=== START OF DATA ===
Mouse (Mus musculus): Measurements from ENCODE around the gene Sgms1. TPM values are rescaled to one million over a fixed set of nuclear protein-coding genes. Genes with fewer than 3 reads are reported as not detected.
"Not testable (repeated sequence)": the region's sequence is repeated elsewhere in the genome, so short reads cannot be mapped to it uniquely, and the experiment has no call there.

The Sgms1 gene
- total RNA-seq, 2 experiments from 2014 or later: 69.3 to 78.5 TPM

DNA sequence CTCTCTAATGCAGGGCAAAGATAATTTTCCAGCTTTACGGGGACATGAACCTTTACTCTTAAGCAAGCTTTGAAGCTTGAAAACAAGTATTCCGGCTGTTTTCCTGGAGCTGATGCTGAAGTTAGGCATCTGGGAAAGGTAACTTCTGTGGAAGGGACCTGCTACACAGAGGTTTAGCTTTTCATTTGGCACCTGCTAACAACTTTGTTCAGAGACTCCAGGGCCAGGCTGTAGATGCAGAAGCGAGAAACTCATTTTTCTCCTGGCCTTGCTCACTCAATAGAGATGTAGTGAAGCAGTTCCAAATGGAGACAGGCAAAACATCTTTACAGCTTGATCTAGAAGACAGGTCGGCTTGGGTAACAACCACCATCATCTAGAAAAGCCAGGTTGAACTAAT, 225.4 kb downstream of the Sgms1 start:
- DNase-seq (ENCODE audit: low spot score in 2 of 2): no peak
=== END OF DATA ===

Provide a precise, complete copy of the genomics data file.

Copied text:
Mouse (Mus musculus): Measurements from ENCODE around the gene Sgms1. TPM values are rescaled to one million over a fixed set of nuclear protein-coding genes. Genes with fewer than 3 reads are reported as not detected.
"Not testable (repeated sequence)": the region's sequence is repeated elsewhere in the genome, so short reads cannot be mapped to it uniquely, and the experiment has no call there.

The Sgms1 gene
- total RNA-seq, 2 experiments from 2014 or later: 69.3 to 78.5 TPM

DNA sequence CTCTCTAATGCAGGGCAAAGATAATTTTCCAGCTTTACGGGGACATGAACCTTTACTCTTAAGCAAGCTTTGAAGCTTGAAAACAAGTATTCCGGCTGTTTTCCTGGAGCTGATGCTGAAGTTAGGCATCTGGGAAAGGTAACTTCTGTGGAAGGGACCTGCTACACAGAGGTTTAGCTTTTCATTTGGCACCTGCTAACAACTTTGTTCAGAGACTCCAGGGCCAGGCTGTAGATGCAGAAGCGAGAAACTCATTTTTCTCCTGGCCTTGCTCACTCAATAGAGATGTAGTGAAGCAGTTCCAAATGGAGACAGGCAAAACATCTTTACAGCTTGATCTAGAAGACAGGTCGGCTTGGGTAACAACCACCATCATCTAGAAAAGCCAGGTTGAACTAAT, 225.4 kb downstream of the Sgms1 start:
- DNase-seq (ENCODE audit: low spot score in 2 of 2): no peak